Friday, August 28, 2015

For Less than Half Cost of Peskov’s Watch, Thousands of Incurably Ill Russian Children Won’t Die in Agony

Paul Goble
Staunton, August 28 – The gross imbalance between the very rich and the rest of the population is tragically characteristic of many countries, but its insupportability is obvious when one compares what some wealthy people spend on trifles with the needs of the most defenseless members of the population, incurably ill children.

Earlier this month it was reported that Vladimir Putin’s press secretary was given a watch costing almost a half million US dollars. For less than half of that amount, Russia will be able to open a fourth hospice for some of the thousands of incurably ill children in that country, children who now are at risk of dying in agony.

Viktor Shenderovich, a Moscow journalist, reports that “thousands of Russian children are not simply dying; they are dying in agony. It is not possible to save their lives, but it is possible to reduce their suffering.” Tragically, the Russian government has entirely different priorities, and consequently, he appeals to good Russians and others to help.

At the present time, there are only three hospices for children in Russia: one in Izhevsk, a second in St. Petersburg, and a third in Kazan. There are also palliative drug services for children remaining at home, he writes; but this program is entirely inadequate given the numbers of incurably ill youngsters (

According to unofficial data – and the Russian government these days does what it can not to report officially anything this untoward – there are approximately 278,000 Russian children who are suffering from incurable illnesses. Of these, approximately 42,000 need palliative care right now.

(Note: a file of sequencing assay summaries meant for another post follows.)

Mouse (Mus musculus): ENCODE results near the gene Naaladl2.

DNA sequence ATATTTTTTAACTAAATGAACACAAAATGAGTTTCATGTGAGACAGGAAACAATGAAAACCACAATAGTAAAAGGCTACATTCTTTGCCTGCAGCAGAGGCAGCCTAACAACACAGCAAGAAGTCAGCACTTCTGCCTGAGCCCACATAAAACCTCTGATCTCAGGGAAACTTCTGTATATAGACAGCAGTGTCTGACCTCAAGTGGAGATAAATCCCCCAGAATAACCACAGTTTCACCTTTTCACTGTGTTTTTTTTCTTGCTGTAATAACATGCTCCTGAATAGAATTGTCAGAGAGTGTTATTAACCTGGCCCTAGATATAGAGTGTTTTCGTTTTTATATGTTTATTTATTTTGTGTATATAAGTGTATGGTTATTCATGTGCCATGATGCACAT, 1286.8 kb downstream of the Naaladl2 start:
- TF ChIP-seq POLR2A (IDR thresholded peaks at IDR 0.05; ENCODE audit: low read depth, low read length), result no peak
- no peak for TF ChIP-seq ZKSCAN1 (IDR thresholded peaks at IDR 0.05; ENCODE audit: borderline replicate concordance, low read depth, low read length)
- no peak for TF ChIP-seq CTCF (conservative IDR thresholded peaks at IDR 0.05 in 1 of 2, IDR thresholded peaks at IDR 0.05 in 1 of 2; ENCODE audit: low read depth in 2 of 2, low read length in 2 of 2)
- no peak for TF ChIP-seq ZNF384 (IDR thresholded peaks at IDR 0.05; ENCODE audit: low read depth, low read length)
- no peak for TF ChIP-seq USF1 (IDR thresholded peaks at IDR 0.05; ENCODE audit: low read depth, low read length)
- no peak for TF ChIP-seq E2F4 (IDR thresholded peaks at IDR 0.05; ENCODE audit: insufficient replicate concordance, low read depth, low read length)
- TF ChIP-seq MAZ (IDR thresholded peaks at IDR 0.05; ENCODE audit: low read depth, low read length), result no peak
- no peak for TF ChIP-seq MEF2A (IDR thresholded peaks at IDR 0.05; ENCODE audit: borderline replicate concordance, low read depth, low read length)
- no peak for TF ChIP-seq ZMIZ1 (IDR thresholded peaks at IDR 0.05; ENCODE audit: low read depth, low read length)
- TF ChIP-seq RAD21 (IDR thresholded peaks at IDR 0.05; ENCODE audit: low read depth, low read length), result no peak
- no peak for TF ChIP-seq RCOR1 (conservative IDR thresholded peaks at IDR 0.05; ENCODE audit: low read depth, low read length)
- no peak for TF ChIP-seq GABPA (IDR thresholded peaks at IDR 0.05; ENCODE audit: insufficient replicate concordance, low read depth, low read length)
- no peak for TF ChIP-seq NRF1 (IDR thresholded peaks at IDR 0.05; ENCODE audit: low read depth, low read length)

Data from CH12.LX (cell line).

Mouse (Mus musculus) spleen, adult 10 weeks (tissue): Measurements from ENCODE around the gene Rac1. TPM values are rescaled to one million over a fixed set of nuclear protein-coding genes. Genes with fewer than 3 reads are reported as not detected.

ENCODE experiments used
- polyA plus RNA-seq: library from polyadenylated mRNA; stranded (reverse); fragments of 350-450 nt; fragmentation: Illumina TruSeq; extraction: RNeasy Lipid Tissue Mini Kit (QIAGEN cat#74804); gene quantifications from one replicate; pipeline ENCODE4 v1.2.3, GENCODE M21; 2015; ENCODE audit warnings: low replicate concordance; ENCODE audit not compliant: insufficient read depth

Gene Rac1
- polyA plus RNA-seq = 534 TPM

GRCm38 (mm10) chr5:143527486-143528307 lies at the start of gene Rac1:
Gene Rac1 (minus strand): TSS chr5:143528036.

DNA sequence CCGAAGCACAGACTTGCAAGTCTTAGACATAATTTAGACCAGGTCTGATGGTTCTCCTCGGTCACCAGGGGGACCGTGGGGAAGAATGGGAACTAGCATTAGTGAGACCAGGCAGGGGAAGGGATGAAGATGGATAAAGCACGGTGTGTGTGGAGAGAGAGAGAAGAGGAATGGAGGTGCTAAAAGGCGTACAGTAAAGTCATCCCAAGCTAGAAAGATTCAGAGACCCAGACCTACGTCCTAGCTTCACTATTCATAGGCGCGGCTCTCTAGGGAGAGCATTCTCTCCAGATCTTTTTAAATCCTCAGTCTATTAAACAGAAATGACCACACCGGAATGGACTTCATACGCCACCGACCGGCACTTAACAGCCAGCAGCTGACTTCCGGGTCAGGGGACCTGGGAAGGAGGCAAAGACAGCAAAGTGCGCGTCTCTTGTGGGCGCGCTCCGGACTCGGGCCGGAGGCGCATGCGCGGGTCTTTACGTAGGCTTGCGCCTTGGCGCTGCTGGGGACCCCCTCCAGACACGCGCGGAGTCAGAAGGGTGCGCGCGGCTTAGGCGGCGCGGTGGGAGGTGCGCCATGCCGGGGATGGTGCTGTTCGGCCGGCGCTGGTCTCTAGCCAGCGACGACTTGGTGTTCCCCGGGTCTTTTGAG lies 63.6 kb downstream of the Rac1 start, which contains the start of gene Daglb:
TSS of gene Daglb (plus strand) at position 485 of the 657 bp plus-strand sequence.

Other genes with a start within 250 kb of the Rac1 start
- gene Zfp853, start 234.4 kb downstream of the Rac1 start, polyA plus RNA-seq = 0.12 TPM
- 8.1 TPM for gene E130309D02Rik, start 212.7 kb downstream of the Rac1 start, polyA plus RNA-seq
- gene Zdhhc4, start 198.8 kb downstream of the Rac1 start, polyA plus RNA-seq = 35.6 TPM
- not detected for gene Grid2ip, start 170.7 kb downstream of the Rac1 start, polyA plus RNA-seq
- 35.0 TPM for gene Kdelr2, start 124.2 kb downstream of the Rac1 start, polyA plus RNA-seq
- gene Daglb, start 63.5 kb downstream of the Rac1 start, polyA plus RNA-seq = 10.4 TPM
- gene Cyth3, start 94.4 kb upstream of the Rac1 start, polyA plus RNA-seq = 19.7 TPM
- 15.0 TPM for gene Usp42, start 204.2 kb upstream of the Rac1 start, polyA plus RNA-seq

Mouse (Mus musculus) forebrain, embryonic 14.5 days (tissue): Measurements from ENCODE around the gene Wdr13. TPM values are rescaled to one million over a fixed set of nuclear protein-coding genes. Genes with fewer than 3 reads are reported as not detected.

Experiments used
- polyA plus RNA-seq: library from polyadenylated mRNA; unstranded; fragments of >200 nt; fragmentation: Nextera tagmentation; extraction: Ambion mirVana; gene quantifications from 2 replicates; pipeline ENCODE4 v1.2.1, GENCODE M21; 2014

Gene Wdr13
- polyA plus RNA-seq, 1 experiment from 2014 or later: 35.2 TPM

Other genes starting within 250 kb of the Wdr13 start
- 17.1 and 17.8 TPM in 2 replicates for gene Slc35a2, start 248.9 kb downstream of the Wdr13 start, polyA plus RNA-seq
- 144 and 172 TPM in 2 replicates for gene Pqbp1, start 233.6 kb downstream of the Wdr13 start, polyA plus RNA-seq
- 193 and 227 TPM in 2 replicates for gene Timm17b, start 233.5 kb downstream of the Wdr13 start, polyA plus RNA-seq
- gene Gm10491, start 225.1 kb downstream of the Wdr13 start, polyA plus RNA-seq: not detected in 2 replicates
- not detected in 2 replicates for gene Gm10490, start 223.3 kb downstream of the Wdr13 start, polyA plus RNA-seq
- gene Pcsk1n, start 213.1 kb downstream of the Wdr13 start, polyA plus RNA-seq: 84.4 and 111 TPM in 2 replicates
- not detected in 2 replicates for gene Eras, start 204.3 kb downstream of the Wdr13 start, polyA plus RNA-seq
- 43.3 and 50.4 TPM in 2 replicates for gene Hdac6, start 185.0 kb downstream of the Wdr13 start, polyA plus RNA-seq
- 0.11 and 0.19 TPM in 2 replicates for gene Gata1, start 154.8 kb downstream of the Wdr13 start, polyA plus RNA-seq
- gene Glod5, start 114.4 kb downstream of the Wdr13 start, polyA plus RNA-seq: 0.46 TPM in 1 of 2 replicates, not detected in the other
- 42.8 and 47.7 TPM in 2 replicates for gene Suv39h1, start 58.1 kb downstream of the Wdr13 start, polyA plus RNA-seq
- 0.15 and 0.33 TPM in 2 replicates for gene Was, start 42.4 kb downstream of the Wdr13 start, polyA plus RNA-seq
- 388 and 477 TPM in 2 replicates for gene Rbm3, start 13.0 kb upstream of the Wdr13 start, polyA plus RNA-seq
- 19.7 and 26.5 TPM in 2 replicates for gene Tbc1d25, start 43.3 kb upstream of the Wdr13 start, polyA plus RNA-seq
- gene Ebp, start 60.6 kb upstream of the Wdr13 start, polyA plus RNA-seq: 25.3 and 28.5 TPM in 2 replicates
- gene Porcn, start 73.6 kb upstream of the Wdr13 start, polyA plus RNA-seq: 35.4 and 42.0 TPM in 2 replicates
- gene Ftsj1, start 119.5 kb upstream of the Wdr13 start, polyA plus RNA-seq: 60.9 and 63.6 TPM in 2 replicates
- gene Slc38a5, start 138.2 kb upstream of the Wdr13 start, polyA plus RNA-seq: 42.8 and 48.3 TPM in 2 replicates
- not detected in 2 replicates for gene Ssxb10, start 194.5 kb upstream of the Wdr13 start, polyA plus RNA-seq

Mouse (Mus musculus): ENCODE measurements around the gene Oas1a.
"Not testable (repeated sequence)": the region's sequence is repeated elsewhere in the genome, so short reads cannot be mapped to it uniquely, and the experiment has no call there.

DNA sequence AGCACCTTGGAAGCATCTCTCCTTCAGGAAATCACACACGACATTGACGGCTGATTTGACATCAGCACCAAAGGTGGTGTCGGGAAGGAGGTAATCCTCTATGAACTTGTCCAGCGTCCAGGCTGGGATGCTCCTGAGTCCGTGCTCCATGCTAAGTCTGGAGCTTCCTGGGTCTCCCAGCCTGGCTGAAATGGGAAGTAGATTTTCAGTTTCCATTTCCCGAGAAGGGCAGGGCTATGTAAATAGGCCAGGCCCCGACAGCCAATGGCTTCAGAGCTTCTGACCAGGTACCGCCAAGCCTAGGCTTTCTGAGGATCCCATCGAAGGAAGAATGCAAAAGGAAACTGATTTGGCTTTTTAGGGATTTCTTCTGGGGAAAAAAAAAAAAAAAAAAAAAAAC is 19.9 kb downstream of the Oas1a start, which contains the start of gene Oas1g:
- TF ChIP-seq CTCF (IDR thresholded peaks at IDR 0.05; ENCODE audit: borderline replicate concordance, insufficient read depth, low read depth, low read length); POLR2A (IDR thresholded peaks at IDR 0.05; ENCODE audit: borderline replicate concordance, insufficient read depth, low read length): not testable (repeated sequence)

(On the Russian government’s hiding of key health data since the beginning of Putin’s second term, see, among others, Vadim Belotserkovsky’s extremely useful if discouraging discussion at

            In the face of government cutbacks, including Putin’s infamous “optimization” of the medical system, the situation is getting worse. But private activists are trying to fill the gap, Shenderovich reports.  Since 1997, the Raduga Charitable Center to Aid Children has been operating, and it has a palliative center.

            Now that center needs money for the construction of a children’s hospice, “the first beyond the Urals, the first in Siberia, and the first in the Asiatic part of Russia.”  A building has been found and is being remodeled, but funds are needs to equip it so that it can help the children there.

             Raduga needs 13.5 million rubles (less than 200,000 US dollars) to complete the work. “In our case,” the journalist says, there are no hopes for the state” to do something. “The hope, the last, is in the [Russian] people … We cannot conquer death but defeating suffering is within out powers.”

            Shenderovich includes at this site a form where people can make a contribution. So far, people have sent more than five million rubles (80,000 US dollars). Given the absurdity of Russian law, one fears recommending that anyone not a Russian citizen give money lest Raduga be denounced as a foreign agent.  One prays that Russians will respond.

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